The Battle That Sealed the Deal: The Battle of Al Wajba (1893)
Battle scene from a reconstruction of the battle of Al Wajbah.
The year is 1893, and Sheikh Jassim bin Mohammed Al Thani, the second Emir of Qatar, has found himself in a catch-22. He can either give himself up to the Ottomans and resign as ruler of Qatar, which would mean the end to any autonomy and renewed rule by the Ottomans, or he could refuse and risk the life of his brother Sheikh Ahmed, as well as 15 tribal elders, currently being held captive by the Ottomans at sea. What is he going to do?
The Ottomans Attempt to Consolidate Control in Qatar
Rewind 22 years to 1871, and Medhat Pasha, the Ottoman governor of Al Ihsaa, (the name for the region extending from Basra, through the Arabian Peninsula, to the south of Oman prior to independence from the Ottomans and the British), had sent an expedition of Ottoman soldiers to Qatar, in an effort to consolidate Ottoman influence in the country.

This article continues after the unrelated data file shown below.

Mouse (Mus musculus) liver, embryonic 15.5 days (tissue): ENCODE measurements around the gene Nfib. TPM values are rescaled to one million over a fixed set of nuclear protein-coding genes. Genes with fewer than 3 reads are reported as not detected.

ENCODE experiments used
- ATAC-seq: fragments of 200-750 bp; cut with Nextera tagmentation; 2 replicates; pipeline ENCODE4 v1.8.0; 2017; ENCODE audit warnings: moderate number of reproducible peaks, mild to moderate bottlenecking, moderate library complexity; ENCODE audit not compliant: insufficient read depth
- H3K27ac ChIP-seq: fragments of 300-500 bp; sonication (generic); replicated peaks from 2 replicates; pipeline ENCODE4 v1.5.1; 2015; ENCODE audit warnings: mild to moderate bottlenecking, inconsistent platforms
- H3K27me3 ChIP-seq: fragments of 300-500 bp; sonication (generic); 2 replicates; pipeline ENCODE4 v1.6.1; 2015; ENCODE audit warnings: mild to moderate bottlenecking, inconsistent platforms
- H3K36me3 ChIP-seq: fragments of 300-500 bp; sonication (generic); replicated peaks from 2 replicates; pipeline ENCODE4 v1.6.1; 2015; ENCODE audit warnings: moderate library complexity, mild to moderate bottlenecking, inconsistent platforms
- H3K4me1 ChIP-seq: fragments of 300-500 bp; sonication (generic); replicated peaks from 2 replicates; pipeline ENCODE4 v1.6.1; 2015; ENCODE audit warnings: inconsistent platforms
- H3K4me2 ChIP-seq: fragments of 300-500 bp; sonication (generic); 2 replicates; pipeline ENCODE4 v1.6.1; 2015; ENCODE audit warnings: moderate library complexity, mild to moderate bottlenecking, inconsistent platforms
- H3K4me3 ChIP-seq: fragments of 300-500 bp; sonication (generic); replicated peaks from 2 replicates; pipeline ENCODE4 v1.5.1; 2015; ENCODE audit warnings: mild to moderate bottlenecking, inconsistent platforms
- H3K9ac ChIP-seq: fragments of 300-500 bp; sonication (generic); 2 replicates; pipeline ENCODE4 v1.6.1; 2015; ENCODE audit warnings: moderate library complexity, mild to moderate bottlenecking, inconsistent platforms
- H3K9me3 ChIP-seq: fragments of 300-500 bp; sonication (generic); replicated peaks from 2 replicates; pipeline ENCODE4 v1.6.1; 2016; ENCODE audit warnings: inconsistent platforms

Sheikh Jassim, who at that time acted as deputy to the Emir Sheikh Mohammed bin Thani, agreed that the Ottomans could have limited presence in Qatar and welcomed them by allowing them to establish their headquarters in the fort at Al Bidda'. In return, Medhat Pasha granted Sheikh Jassim the post of governor of Qatar.
Relations Become Strained
However, when Sheikh Jassim took over as Emir in 1878, relations between Qatar and the Ottoman Empire became increasingly strained. Like any imperialist empire, the Ottomans wanted more and more control over their territory and they were not happy with the friendship which had flowered between Sheikh Jassim and the British. It was a threat to their presence and their influence, and the Ottomans felt that they were losing control.
In an effort to consolidate their control, in 1893 Medhat Pasha sent Sheikh Jassim a letter expressing his desire to increase troop presence in Qatar. Sheikh Jassim was no fool; he knew that the Ottomans were trying their best to take complete control over his country. When he refused, Medhat Pasha replied and demanded that Sheikh Jassim resign from his post as governor of Qatar. The Sheikh agreed to resign on condition that his brother, Sheikh Ahmed, should be given his post.